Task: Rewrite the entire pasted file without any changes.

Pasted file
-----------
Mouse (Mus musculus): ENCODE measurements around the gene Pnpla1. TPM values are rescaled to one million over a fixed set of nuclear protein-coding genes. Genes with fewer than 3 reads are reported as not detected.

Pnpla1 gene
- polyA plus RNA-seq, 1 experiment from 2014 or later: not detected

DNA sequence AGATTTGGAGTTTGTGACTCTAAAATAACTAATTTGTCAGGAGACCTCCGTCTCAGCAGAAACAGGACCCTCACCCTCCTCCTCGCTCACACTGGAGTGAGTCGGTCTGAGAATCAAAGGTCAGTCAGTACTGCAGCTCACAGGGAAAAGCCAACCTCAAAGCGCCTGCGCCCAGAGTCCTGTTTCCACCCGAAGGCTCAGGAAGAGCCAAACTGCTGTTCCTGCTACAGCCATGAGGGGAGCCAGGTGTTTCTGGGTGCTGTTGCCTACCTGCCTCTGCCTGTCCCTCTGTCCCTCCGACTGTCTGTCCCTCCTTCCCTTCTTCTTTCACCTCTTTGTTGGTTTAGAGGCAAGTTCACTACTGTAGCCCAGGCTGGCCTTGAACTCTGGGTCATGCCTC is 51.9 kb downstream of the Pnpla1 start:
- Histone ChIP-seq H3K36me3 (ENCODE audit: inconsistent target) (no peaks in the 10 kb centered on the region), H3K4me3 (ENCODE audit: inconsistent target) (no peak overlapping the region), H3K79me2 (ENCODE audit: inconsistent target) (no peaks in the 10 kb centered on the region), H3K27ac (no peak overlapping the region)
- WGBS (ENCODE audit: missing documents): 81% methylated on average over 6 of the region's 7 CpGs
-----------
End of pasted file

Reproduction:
Mouse (Mus musculus): ENCODE measurements around the gene Pnpla1. TPM values are rescaled to one million over a fixed set of nuclear protein-coding genes. Genes with fewer than 3 reads are reported as not detected.

Pnpla1 gene
- polyA plus RNA-seq, 1 experiment from 2014 or later: not detected

DNA sequence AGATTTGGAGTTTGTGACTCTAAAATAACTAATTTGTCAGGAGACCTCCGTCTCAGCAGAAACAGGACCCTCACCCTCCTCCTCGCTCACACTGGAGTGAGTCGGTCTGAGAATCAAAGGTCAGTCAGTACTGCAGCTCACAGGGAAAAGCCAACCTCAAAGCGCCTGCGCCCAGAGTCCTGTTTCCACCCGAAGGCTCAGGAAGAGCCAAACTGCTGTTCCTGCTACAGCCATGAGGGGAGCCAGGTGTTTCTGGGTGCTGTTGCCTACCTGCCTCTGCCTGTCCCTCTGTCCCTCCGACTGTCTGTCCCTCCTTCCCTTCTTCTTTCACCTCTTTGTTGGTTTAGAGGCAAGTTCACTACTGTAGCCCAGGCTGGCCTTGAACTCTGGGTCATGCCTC is 51.9 kb downstream of the Pnpla1 start:
- Histone ChIP-seq H3K36me3 (ENCODE audit: inconsistent target) (no peaks in the 10 kb centered on the region), H3K4me3 (ENCODE audit: inconsistent target) (no peak overlapping the region), H3K79me2 (ENCODE audit: inconsistent target) (no peaks in the 10 kb centered on the region), H3K27ac (no peak overlapping the region)
- WGBS (ENCODE audit: missing documents): 81% methylated on average over 6 of the region's 7 CpGs